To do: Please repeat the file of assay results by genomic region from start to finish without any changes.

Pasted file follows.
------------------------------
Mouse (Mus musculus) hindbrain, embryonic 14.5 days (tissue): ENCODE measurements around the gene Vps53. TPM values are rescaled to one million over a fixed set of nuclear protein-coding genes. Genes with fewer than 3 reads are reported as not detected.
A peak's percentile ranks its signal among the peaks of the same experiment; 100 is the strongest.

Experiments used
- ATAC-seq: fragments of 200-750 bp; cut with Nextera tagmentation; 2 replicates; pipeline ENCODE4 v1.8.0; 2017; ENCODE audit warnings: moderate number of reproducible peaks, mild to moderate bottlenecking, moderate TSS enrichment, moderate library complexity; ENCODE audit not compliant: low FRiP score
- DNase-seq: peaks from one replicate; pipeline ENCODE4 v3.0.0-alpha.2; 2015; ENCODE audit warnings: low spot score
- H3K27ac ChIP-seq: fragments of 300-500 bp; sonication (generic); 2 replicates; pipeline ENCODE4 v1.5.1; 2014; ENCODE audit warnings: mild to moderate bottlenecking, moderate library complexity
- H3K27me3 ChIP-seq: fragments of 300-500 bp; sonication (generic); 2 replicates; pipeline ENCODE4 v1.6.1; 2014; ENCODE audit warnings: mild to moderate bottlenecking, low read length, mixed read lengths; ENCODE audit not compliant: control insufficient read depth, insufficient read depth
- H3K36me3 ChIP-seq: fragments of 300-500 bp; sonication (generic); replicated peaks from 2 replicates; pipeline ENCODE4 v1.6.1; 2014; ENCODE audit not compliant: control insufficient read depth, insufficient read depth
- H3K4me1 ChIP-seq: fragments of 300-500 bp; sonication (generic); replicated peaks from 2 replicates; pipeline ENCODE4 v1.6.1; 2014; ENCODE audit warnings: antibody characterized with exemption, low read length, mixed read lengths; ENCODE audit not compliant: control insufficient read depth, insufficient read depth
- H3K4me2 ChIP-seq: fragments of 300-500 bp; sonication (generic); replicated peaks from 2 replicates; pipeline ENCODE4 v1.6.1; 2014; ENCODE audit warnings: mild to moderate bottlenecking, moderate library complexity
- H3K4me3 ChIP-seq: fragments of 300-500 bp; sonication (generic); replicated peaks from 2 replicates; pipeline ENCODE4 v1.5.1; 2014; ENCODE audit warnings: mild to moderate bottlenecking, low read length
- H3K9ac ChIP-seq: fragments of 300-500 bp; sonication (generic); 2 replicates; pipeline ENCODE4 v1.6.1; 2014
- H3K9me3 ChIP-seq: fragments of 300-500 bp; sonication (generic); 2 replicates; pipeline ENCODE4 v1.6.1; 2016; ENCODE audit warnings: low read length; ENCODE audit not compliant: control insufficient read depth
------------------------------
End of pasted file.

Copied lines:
Mouse (Mus musculus) hindbrain, embryonic 14.5 days (tissue): ENCODE measurements around the gene Vps53. TPM values are rescaled to one million over a fixed set of nuclear protein-coding genes. Genes with fewer than 3 reads are reported as not detected.
A peak's percentile ranks its signal among the peaks of the same experiment; 100 is the strongest.

Experiments used
- ATAC-seq: fragments of 200-750 bp; cut with Nextera tagmentation; 2 replicates; pipeline ENCODE4 v1.8.0; 2017; ENCODE audit warnings: moderate number of reproducible peaks, mild to moderate bottlenecking, moderate TSS enrichment, moderate library complexity; ENCODE audit not compliant: low FRiP score
- DNase-seq: peaks from one replicate; pipeline ENCODE4 v3.0.0-alpha.2; 2015; ENCODE audit warnings: low spot score
- H3K27ac ChIP-seq: fragments of 300-500 bp; sonication (generic); 2 replicates; pipeline ENCODE4 v1.5.1; 2014; ENCODE audit warnings: mild to moderate bottlenecking, moderate library complexity
- H3K27me3 ChIP-seq: fragments of 300-500 bp; sonication (generic); 2 replicates; pipeline ENCODE4 v1.6.1; 2014; ENCODE audit warnings: mild to moderate bottlenecking, low read length, mixed read lengths; ENCODE audit not compliant: control insufficient read depth, insufficient read depth
- H3K36me3 ChIP-seq: fragments of 300-500 bp; sonication (generic); replicated peaks from 2 replicates; pipeline ENCODE4 v1.6.1; 2014; ENCODE audit not compliant: control insufficient read depth, insufficient read depth
- H3K4me1 ChIP-seq: fragments of 300-500 bp; sonication (generic); replicated peaks from 2 replicates; pipeline ENCODE4 v1.6.1; 2014; ENCODE audit warnings: antibody characterized with exemption, low read length, mixed read lengths; ENCODE audit not compliant: control insufficient read depth, insufficient read depth
- H3K4me2 ChIP-seq: fragments of 300-500 bp; sonication (generic); replicated peaks from 2 replicates; pipeline ENCODE4 v1.6.1; 2014; ENCODE audit warnings: mild to moderate bottlenecking, moderate library complexity
- H3K4me3 ChIP-seq: fragments of 300-500 bp; sonication (generic); replicated peaks from 2 replicates; pipeline ENCODE4 v1.5.1; 2014; ENCODE audit warnings: mild to moderate bottlenecking, low read length
- H3K9ac ChIP-seq: fragments of 300-500 bp; sonication (generic); 2 replicates; pipeline ENCODE4 v1.6.1; 2014
- H3K9me3 ChIP-seq: fragments of 300-500 bp; sonication (generic); 2 replicates; pipeline ENCODE4 v1.6.1; 2016; ENCODE audit warnings: low read length; ENCODE audit not compliant: control insufficient read depth